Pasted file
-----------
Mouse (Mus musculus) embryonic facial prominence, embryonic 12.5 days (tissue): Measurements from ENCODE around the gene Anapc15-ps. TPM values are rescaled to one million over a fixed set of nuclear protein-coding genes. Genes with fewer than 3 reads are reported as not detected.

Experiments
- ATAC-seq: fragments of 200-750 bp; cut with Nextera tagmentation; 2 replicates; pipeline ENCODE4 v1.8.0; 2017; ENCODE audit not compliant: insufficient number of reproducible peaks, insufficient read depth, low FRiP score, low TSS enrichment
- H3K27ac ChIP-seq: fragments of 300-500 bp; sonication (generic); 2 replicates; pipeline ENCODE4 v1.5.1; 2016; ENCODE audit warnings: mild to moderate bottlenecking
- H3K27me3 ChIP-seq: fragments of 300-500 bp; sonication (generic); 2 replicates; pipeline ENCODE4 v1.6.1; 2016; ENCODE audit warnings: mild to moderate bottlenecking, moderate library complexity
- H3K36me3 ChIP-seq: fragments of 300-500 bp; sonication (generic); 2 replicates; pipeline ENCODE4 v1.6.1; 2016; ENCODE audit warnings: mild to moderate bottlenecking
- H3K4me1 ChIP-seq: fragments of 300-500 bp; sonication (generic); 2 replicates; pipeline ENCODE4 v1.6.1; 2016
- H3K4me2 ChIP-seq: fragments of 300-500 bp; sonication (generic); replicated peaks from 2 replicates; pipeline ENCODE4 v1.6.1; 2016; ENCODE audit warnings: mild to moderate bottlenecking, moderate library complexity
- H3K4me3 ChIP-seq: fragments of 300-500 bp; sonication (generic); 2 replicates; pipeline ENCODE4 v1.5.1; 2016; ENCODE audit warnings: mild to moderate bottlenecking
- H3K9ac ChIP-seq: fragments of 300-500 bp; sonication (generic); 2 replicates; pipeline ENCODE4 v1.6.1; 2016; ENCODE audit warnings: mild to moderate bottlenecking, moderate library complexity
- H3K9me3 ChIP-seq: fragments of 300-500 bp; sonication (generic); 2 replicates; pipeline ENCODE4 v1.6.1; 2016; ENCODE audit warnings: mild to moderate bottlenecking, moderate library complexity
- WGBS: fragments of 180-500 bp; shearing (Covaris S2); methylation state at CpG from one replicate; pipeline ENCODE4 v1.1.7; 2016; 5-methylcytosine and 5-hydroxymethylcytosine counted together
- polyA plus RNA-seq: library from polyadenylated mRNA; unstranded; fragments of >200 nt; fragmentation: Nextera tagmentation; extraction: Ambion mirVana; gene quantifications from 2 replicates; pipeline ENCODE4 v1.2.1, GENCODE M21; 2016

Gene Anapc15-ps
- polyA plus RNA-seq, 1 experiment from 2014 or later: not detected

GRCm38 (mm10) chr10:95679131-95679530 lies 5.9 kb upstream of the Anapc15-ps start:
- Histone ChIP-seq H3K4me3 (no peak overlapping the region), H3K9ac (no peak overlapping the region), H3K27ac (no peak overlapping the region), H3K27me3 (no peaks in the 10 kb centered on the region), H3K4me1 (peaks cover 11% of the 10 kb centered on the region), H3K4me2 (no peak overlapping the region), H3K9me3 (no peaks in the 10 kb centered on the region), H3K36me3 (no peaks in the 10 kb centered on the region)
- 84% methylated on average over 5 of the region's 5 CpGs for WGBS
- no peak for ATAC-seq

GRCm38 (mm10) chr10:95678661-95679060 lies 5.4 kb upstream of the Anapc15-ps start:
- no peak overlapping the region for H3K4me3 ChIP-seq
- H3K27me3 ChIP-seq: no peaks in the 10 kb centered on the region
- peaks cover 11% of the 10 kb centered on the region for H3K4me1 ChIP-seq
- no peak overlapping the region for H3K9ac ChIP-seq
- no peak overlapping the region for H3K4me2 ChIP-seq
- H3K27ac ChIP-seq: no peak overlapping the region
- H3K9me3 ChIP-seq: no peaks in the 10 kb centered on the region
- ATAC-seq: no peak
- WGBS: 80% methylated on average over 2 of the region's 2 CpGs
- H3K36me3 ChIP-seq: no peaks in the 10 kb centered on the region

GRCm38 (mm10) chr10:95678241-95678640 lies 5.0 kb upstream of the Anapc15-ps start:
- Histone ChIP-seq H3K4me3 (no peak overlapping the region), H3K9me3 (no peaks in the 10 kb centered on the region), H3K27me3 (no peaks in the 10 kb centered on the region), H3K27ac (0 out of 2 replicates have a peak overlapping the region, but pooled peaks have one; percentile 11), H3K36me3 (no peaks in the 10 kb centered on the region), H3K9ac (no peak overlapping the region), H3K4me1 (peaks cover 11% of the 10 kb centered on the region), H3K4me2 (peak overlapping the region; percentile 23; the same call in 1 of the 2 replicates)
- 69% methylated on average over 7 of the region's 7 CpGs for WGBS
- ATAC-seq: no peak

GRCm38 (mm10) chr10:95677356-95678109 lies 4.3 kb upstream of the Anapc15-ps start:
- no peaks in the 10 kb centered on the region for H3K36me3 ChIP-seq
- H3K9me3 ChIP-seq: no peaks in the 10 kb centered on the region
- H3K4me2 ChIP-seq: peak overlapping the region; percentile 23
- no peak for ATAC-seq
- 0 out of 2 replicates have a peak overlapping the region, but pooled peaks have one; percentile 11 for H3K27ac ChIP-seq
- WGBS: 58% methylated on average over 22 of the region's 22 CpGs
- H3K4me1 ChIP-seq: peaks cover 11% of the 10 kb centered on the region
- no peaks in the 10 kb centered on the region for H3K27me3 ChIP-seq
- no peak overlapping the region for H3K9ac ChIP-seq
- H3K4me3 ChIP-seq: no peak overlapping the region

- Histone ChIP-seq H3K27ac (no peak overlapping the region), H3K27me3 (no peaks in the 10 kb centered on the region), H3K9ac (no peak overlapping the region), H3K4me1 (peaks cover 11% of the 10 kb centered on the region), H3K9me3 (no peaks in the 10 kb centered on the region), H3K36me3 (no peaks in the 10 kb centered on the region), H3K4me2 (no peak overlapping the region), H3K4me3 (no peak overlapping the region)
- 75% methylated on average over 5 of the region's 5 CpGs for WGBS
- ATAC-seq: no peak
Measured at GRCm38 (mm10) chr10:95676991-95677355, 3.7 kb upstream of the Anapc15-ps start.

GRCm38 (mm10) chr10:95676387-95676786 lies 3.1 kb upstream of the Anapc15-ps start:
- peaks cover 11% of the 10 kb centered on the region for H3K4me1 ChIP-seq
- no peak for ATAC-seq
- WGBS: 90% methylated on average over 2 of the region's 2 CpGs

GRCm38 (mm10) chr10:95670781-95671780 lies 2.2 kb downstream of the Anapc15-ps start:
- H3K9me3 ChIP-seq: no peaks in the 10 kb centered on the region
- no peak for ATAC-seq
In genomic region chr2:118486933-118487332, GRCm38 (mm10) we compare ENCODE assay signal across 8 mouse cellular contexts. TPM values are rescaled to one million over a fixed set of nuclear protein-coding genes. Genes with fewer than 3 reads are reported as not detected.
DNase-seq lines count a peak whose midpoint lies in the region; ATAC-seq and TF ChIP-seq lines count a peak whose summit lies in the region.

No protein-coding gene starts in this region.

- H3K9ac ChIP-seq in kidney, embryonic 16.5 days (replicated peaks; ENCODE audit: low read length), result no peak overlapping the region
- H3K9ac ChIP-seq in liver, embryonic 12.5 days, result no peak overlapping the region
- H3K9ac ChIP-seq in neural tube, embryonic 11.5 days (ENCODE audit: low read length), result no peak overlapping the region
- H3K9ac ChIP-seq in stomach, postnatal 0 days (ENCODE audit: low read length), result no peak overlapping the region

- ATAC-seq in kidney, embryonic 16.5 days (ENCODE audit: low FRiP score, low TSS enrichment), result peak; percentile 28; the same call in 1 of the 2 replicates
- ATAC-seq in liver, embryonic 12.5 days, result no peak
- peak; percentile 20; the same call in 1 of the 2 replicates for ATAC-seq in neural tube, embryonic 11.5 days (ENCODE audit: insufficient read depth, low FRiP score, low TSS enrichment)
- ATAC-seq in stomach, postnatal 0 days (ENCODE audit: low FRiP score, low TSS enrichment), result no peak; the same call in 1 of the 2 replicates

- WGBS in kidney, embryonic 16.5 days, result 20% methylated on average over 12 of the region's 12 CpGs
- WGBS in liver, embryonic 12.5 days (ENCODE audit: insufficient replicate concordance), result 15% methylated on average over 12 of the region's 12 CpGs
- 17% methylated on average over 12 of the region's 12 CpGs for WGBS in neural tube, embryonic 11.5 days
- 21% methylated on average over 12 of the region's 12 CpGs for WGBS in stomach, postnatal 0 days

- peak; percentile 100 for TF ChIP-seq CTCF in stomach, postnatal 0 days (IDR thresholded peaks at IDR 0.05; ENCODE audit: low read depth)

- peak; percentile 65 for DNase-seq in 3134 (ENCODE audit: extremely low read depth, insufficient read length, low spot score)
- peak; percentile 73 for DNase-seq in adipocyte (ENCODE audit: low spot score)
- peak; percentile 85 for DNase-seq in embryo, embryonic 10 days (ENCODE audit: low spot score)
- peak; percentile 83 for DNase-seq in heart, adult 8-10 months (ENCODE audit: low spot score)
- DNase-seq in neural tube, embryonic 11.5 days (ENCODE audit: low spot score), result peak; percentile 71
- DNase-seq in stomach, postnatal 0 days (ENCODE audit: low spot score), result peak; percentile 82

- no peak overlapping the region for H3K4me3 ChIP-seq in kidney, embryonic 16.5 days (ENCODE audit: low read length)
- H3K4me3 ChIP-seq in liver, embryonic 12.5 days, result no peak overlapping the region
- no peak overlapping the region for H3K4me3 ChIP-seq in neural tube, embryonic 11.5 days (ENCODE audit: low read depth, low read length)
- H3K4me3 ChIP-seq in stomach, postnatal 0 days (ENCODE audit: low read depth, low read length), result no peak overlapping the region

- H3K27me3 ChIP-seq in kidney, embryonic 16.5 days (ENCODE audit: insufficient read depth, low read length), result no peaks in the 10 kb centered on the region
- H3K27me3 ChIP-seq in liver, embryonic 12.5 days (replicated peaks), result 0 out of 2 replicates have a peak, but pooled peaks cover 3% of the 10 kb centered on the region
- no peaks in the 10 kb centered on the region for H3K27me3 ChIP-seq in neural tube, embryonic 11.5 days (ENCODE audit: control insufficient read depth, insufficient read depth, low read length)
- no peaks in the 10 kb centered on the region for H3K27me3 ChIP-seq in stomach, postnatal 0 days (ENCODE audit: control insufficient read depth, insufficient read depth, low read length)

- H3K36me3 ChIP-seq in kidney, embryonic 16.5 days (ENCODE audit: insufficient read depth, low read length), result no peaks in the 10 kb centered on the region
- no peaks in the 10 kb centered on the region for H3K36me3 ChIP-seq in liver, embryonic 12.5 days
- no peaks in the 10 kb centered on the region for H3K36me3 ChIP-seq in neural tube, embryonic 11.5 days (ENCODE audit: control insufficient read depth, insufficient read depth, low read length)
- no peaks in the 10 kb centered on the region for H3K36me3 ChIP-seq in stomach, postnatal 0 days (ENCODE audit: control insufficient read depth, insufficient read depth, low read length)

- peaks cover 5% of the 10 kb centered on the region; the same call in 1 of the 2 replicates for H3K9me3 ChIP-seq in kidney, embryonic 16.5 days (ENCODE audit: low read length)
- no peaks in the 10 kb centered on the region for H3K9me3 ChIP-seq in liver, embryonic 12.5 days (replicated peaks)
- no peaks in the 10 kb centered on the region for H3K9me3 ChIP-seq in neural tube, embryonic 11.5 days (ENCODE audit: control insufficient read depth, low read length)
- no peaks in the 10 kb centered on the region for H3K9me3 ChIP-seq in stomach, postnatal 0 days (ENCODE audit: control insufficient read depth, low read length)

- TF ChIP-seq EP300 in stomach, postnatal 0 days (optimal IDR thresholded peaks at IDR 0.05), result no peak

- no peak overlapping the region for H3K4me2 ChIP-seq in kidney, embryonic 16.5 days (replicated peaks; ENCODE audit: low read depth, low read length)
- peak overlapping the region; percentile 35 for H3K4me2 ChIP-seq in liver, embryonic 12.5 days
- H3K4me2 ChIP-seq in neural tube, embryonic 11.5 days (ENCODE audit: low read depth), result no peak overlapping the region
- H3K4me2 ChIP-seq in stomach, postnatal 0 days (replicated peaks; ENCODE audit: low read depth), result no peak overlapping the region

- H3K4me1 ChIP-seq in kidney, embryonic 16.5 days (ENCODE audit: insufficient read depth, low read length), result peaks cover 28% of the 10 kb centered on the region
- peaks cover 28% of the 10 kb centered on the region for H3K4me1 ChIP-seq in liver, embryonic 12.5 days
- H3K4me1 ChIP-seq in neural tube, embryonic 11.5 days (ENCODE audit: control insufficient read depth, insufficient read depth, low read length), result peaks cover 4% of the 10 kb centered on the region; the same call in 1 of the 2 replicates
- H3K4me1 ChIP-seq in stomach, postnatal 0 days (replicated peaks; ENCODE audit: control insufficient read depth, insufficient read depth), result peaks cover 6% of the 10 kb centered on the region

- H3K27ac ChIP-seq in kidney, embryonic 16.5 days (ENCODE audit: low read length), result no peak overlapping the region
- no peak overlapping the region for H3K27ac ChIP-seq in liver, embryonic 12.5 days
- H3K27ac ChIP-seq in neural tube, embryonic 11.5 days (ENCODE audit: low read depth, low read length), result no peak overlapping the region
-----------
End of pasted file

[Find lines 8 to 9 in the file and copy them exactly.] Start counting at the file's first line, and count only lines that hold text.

- H3K4me2 ChIP-seq: fragments of 300-500 bp; sonication (generic); replicated peaks from 2 replicates; pipeline ENCODE4 v1.6.1; 2016; ENCODE audit warnings: mild to moderate bottlenecking, moderate library complexity
- H3K4me3 ChIP-seq: fragments of 300-500 bp; sonication (generic); 2 replicates; pipeline ENCODE4 v1.5.1; 2016; ENCODE audit warnings: mild to moderate bottlenecking